I love the way God made children. Their ability to create, imagine, and play remains so untainted.
My 3 oldest kids have been playing outside most of the day, lost in their imaginations, the story line of some great adventure.
Unstructured, child led, unplanned, unscheduled, unplugged play.
Silas' pose might lead you to think that play time is miserable. They were having a great time but this child is good at looking (and acting) like he's miserable at any given moment.
I guess I would be unhappy to if I was imprisoned by Nero the evil Roman Emperor.
That is indeed what they were playing for hours this morning. They were "freedom fighters" hiding from the maniacal ruler, and trying to survive under his murderous regime.
They survived in the first century A.D by taking out their little fishing boat to catch fish. Roman (appropriately named) informed me that he also did Blacksmithing on the side.
Of course he also had an assorted arsenal of wooden swords to protect his family.
They dug a well. A really deep, big hole in the backyard sandbox. They haven't found water yet...but I may find small neighbor children trapped in their pit at some point.
We live in a culture where kids are sterilized, institutionalized, and every minute of their days are scheduled with activity. It's so important to reclaim and protect the lost art of mud pie making, epic battle fighting, and tree climbing.
Playing isn't time wasted. Playing is learning, experiencing, processing, building, creating, and experimenting.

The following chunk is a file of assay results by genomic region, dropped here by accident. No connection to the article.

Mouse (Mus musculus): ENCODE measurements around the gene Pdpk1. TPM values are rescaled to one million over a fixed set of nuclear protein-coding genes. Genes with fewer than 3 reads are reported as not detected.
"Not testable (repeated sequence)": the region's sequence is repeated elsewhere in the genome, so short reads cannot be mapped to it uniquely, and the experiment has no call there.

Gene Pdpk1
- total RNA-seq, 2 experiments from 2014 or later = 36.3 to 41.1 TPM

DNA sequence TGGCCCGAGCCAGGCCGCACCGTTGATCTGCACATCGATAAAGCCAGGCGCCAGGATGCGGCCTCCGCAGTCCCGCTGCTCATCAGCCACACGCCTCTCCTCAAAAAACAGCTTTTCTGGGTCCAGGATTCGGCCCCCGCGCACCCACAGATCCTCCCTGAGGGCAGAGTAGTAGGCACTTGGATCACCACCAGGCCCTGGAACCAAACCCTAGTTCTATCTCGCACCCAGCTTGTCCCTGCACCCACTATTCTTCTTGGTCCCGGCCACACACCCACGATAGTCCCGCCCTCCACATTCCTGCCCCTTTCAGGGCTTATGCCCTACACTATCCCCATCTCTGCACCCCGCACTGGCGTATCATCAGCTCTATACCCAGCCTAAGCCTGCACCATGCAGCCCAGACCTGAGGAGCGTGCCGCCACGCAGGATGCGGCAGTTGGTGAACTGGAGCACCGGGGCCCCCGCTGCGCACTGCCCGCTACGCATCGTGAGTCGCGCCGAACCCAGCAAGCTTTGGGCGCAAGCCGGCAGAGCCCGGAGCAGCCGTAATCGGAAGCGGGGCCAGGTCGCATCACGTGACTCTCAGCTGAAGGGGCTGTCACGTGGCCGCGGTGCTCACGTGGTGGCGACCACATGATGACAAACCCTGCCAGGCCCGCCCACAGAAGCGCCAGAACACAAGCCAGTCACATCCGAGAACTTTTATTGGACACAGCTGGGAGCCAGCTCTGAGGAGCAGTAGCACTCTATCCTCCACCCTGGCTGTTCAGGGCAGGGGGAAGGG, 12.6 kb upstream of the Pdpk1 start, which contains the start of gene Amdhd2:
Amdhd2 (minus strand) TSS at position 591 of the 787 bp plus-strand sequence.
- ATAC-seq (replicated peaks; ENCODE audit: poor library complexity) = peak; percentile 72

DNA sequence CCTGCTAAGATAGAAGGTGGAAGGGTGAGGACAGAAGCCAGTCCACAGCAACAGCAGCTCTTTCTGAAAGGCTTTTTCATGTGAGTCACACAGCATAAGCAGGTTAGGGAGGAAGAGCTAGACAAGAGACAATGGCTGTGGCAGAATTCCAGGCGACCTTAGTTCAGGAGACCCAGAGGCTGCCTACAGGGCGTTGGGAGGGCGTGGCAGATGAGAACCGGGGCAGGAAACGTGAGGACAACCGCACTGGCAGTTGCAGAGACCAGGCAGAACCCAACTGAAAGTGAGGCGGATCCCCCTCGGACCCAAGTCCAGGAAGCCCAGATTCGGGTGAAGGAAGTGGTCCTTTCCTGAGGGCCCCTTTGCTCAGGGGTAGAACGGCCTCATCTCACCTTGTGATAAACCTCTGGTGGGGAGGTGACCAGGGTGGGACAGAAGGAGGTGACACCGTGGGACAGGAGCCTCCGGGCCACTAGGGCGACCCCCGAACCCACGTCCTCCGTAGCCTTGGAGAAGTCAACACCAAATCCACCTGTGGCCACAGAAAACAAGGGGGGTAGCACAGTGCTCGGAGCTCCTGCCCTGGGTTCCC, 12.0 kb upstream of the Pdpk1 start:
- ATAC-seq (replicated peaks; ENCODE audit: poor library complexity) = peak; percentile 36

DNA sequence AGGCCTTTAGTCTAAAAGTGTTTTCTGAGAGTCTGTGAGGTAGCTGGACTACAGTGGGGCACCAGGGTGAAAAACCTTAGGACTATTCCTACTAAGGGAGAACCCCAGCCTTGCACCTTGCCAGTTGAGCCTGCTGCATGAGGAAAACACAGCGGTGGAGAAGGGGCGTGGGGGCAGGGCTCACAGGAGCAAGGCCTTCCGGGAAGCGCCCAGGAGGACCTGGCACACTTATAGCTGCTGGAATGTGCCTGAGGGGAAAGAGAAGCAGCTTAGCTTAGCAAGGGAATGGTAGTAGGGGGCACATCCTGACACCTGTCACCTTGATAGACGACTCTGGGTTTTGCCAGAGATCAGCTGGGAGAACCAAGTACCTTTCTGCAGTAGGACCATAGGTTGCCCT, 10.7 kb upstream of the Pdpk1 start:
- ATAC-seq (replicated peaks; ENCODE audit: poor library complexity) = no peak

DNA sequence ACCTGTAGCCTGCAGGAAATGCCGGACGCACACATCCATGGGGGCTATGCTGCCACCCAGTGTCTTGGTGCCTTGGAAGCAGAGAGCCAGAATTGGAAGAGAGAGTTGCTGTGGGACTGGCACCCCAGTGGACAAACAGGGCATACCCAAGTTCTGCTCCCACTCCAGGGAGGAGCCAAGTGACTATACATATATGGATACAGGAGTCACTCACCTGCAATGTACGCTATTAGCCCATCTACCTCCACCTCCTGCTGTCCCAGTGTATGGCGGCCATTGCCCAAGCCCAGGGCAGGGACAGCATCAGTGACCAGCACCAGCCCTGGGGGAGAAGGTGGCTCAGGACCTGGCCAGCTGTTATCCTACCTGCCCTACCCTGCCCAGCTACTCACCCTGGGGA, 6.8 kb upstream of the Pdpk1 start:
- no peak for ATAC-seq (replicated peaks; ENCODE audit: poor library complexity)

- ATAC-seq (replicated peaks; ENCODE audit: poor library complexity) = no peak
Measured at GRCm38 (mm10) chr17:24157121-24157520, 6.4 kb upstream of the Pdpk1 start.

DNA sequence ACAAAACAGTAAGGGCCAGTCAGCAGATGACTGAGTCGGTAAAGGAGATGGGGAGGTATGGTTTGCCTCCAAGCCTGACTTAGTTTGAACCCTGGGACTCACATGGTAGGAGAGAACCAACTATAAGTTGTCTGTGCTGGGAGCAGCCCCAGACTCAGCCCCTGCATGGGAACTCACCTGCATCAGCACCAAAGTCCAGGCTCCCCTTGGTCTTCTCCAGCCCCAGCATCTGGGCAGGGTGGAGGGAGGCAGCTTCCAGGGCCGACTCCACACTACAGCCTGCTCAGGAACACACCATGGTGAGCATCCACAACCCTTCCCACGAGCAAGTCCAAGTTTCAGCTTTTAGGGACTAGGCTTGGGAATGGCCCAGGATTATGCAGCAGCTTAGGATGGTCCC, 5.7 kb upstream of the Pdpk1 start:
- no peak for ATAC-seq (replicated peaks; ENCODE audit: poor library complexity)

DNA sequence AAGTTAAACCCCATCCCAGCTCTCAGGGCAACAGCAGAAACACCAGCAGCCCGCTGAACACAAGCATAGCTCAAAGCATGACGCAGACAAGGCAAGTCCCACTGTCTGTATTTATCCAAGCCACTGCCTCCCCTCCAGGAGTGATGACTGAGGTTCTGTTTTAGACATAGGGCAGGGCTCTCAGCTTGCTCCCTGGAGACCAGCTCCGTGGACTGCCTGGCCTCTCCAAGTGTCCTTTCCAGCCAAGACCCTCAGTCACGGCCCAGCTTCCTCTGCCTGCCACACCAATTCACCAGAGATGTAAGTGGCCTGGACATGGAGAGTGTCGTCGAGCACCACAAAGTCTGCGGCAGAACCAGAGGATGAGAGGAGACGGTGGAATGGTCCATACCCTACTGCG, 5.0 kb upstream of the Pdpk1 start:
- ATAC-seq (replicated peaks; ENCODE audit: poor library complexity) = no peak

Education is very important but in an effort to compete, protect, and provide "every opportunity", we forget that play is a vital part of their education. We, as a society, have replaced imaginative childhood play with lessons, sports, activities, classrooms, and running around at a manic pace. None of those things are bad for kids, in fact some may be beneficial, but when the balance is lost our burnt out, over burdened kids suffer.
Childhood is so short.
Too short to waste time putting on shoes.
Let them make messes.
Let them get dirty.
Let them climb trees, ride bikes, and fly as high as they can on swings.
(It kind of looks like Roman was beheaded in this photo. I suppose that wasn't unlikely considering they were living under the rule of Nero.)
Break out the dreaded things like sand, dirt, garden hoses, glue, finger paint and playdoh and let them be kids.
The things they come up with when you leave them alone with their imaginations may impress you.
I for one, would never think to build a jet out of Popsicle sticks and duct tape.
We are soaking up the last days of curriculum free days. Our new "school" year will be starting after the long weekend. I've been sorting supplies, organizing books, and mentally preparing to reign in these little freedom fighters so I can teach them how to multiply fractions.